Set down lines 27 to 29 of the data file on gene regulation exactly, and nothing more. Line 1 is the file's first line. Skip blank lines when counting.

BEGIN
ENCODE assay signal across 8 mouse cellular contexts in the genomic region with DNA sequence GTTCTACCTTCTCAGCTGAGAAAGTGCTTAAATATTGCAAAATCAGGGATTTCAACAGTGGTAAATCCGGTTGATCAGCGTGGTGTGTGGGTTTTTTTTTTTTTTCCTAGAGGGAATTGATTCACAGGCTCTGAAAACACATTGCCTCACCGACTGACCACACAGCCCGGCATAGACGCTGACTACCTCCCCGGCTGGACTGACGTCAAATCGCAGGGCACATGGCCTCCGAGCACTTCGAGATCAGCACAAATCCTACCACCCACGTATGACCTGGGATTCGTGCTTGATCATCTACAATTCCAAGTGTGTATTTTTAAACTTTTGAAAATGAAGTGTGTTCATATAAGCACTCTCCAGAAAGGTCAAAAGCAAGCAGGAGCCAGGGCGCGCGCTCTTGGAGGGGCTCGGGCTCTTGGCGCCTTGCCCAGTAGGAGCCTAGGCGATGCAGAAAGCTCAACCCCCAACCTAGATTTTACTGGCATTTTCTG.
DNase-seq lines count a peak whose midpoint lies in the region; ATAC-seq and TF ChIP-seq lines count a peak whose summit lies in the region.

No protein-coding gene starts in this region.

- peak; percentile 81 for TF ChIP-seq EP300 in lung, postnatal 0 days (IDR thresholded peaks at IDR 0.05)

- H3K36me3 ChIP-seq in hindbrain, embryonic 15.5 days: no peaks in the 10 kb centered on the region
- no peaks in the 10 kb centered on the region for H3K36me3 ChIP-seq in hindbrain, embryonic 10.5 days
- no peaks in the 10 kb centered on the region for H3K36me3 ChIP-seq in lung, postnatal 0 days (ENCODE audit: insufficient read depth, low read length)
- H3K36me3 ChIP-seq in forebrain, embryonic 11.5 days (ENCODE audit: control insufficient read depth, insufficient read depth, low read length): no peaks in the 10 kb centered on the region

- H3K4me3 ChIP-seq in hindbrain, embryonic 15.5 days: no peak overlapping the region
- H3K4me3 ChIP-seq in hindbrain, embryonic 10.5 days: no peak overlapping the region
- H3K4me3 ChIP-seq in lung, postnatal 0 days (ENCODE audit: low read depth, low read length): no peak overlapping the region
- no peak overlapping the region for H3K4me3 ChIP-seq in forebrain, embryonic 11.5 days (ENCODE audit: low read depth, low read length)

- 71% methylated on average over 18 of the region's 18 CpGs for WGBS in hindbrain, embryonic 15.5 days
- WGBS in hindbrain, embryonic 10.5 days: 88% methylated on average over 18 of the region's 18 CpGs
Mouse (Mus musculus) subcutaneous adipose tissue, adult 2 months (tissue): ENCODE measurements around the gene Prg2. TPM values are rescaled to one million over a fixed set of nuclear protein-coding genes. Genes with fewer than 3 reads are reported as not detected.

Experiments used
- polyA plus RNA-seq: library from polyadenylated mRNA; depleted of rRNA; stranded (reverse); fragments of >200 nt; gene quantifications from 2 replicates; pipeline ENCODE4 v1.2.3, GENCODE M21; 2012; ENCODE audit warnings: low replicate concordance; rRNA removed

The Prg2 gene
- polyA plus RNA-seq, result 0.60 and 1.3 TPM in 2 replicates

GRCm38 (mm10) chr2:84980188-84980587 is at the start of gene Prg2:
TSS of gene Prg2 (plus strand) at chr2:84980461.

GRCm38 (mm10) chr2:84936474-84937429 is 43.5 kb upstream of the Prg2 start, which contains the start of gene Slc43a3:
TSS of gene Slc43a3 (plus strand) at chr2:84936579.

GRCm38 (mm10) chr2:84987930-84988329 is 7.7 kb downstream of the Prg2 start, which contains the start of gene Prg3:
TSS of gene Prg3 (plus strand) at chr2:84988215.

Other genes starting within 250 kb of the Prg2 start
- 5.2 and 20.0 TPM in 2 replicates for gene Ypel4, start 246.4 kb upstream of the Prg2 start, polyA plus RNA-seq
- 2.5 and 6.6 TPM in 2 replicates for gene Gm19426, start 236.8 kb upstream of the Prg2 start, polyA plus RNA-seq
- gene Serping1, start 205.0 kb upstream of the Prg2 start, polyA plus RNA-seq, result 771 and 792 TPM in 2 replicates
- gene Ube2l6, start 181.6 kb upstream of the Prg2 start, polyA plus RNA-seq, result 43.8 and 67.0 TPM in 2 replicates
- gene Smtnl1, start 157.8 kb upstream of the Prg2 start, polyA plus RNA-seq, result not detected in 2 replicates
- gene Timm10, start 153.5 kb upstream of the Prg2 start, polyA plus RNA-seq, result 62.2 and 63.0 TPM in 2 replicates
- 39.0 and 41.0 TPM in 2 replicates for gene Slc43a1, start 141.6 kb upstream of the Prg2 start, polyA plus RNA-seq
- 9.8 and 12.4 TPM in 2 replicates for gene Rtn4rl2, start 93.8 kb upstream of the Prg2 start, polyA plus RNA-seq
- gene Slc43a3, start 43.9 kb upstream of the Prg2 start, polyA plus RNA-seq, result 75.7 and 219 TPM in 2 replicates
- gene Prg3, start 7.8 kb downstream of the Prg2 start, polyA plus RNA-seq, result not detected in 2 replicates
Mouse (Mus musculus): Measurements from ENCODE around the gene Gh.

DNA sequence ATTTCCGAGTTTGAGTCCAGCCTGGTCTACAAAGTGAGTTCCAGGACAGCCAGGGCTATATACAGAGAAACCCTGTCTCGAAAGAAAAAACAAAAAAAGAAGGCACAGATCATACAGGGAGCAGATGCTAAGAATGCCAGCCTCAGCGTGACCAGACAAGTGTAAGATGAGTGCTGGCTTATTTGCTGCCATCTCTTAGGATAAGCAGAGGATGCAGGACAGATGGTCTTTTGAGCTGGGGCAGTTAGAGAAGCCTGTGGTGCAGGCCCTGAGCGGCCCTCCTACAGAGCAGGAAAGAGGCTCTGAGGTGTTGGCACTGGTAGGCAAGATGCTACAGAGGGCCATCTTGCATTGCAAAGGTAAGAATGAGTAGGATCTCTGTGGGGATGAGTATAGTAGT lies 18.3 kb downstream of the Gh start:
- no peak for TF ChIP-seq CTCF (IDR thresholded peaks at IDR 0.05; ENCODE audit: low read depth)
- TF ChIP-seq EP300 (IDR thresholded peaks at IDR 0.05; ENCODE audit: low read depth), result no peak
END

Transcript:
- 5.2 and 20.0 TPM in 2 replicates for gene Ypel4, start 246.4 kb upstream of the Prg2 start, polyA plus RNA-seq
- 2.5 and 6.6 TPM in 2 replicates for gene Gm19426, start 236.8 kb upstream of the Prg2 start, polyA plus RNA-seq
- gene Serping1, start 205.0 kb upstream of the Prg2 start, polyA plus RNA-seq, result 771 and 792 TPM in 2 replicates